Description of Corinth in Paul's Day When Paul visited Corinth, the rebuilt city was little more than a century old. It had become, however, an important metropolitan center. Except where the city was protected by Acrocorinth, a wall about six miles in circumference surrounded it. The Lechaion road entered the city from the north, connecting it with the port on the Gulf of Corinth. As the road entered the city, it widened to more than twenty feet with walks on either side. From the southern part of the city a road ran southeast to Cenchreae.
Approaching the city from the north, the Lechaion road passed through the Propylaea, the beautiful gate marking the entrance into the agora (market). The agora was rectangular and contained many shops. A line of shops divided the agora into a northern and a southern section. Near the center of this dividing line the Bema was located. The Bema consisted of a large elevated speaker's platform and benches on the back and sides. Here is probably the place Paul was brought before Gallio (Acts 18:12-17).
Religions of Corinth Although the restored city of Paul's day was a Roman city, the inhabitants continued to worship Greek gods. West of the Lechaion road and north of the agora stood the old temple of Apollo. Probably partially destroyed by Mummius in 146 B.C., seven of the original thirty-eight columns still stand. On the east side of the road was the shrine to Apollo. In the city were shrines also to Hermes, Heracles, Athena, and Poseidon.
Corinth had a famous temple dedicated to Asclepius, the god of healing, and his daughter Hygieia. Several buildings were constructed around the temple for the sick who came for healing. The patients left at the temple terra cotta replicas of the parts of their bodies that had been healed. Some of these replicas have been found in the ruins.
The most significant pagan cult in Corinth was the cult of Aphrodite. The worship of Aphrodite had flourished in old Corinth before its destruction in 146 B.C. and was revived in Roman Corinth. A temple for the worship of Aphrodite was located on the top of the Acropolis. Strabo wrote concerning this temple.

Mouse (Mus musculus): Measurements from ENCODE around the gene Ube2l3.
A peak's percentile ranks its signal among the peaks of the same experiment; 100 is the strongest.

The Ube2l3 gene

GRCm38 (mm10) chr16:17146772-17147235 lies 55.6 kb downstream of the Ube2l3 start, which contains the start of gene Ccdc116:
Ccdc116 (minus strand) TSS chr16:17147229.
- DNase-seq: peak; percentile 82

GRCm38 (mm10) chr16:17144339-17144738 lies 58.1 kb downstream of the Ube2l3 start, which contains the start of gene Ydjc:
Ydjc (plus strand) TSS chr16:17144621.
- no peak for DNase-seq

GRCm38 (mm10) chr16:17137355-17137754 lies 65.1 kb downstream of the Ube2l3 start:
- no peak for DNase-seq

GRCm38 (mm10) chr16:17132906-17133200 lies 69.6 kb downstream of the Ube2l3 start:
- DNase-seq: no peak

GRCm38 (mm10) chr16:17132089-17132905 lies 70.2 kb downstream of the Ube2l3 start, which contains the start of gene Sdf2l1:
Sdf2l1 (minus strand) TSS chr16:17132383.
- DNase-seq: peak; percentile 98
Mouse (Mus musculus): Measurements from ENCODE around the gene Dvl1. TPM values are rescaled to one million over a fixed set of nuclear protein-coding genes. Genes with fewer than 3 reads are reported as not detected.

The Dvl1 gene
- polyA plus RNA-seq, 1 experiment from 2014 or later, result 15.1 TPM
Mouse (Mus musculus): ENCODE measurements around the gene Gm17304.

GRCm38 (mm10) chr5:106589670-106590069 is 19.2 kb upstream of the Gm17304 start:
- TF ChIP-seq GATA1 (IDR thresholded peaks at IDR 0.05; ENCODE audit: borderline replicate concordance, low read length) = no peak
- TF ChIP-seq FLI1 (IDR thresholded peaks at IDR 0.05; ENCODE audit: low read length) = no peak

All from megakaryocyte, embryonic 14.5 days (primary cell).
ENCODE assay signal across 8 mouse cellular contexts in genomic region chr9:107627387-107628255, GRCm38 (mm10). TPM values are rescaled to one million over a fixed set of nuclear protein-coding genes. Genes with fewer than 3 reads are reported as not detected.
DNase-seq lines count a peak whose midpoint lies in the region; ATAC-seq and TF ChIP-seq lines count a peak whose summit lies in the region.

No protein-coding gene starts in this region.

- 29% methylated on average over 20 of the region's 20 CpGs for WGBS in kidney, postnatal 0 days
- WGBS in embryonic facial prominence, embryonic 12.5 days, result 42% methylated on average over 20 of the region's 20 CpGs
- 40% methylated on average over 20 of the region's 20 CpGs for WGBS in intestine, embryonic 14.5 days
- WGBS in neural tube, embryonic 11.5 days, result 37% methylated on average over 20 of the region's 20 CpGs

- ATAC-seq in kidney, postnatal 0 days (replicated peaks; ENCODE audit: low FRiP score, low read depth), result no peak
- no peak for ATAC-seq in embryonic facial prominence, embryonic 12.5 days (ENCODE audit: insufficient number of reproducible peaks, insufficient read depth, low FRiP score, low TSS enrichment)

And the temple of Aphrodite was so rich that it owned more than a thousand temple-slaves, courtesans, whom both men and women had dedicated to the goddess. And therefore it was also on account of these women that the city was crowded with people and grew rich; for instance, the ship-captains freely squandered their money, and hence the proverb, “Not for every man is the voyage to Corinth.”
Although the accuracy of Strabo has been questioned, his description is in harmony with the life-style reflected in Paul's letters to the Corinthians.
Jewish worship also was a part of the religious life of the city. Paul began his Corinthian ministry in the synagogue in Corinth.
Summary The city of Corinth as Paul found it was a cosmopolitan city composed of people from varying cultural backgrounds. Being near the site of the Isthmian games held every two years, the Corinthians enjoyed both the pleasures of these games and the wealth that the visitors brought to the city. While their ships were being carried across the isthmus, sailors came to the city to spend their money on the pleasures of Corinth. Even in an age of sexual immorality, Corinth was known for its licentious life-style.
R. E. Glaze